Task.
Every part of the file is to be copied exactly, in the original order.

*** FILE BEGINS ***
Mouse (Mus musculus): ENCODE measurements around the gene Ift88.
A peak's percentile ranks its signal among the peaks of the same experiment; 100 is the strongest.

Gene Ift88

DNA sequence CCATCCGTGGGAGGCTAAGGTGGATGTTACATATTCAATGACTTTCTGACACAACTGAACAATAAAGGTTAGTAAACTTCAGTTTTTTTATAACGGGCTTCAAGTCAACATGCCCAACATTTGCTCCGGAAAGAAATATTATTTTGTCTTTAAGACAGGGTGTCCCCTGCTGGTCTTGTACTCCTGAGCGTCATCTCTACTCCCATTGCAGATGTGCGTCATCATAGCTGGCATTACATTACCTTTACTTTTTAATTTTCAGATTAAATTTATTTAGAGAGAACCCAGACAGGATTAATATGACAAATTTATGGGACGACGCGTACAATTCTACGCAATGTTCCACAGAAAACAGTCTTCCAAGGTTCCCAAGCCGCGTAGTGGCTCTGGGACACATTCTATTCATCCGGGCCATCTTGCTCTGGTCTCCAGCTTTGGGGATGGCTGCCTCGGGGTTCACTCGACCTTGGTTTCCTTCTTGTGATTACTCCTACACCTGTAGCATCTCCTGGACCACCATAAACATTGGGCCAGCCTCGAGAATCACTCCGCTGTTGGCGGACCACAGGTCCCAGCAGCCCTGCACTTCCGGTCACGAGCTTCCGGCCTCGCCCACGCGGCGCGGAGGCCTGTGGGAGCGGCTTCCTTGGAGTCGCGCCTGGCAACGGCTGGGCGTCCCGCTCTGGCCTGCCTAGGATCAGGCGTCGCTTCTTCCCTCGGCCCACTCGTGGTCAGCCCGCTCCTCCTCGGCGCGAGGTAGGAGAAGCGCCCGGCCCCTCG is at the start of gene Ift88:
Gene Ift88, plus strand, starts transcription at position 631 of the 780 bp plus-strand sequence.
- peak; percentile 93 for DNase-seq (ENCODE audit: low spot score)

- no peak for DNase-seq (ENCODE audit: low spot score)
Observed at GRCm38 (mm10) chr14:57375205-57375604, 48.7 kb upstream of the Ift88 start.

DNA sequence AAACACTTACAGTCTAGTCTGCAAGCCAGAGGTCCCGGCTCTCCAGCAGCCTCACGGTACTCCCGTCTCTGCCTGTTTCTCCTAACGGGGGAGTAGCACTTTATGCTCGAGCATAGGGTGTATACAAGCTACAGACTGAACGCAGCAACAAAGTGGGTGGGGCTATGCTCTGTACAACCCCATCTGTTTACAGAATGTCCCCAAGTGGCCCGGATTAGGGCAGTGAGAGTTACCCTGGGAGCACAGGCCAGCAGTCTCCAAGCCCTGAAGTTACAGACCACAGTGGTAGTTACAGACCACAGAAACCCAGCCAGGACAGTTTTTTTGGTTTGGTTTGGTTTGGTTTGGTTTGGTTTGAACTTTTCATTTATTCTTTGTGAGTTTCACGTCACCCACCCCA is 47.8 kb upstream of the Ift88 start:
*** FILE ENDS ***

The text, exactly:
Mouse (Mus musculus): ENCODE measurements around the gene Ift88.
A peak's percentile ranks its signal among the peaks of the same experiment; 100 is the strongest.

Gene Ift88

DNA sequence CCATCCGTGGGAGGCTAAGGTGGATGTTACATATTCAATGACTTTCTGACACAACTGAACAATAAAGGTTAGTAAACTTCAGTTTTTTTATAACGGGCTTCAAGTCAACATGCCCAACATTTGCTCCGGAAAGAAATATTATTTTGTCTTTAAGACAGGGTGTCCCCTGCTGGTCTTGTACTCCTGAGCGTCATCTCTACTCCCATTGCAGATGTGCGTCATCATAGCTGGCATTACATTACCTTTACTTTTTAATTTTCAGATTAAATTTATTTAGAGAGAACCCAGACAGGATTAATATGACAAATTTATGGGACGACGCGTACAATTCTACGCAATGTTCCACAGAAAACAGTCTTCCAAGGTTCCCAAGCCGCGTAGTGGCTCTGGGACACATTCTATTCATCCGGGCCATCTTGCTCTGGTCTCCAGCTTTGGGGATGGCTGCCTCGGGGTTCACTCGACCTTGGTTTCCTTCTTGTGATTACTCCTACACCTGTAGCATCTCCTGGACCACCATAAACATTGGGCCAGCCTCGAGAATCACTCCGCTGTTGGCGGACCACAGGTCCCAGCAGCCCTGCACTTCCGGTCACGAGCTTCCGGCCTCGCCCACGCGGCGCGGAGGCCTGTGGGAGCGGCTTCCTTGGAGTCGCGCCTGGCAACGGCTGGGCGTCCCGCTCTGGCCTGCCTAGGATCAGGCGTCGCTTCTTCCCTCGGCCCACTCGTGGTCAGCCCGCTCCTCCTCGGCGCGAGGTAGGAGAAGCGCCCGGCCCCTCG is at the start of gene Ift88:
Gene Ift88, plus strand, starts transcription at position 631 of the 780 bp plus-strand sequence.
- peak; percentile 93 for DNase-seq (ENCODE audit: low spot score)

- no peak for DNase-seq (ENCODE audit: low spot score)
Observed at GRCm38 (mm10) chr14:57375205-57375604, 48.7 kb upstream of the Ift88 start.

DNA sequence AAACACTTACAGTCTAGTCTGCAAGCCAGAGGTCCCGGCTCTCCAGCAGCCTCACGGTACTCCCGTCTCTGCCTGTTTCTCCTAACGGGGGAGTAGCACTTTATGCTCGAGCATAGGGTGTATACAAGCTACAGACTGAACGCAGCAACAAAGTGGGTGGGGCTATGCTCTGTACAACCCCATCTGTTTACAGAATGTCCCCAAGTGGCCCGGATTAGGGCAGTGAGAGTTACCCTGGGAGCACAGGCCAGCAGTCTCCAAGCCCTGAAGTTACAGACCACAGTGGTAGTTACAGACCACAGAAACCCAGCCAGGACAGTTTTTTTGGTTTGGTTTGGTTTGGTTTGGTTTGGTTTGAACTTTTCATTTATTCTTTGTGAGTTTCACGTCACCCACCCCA is 47.8 kb upstream of the Ift88 start: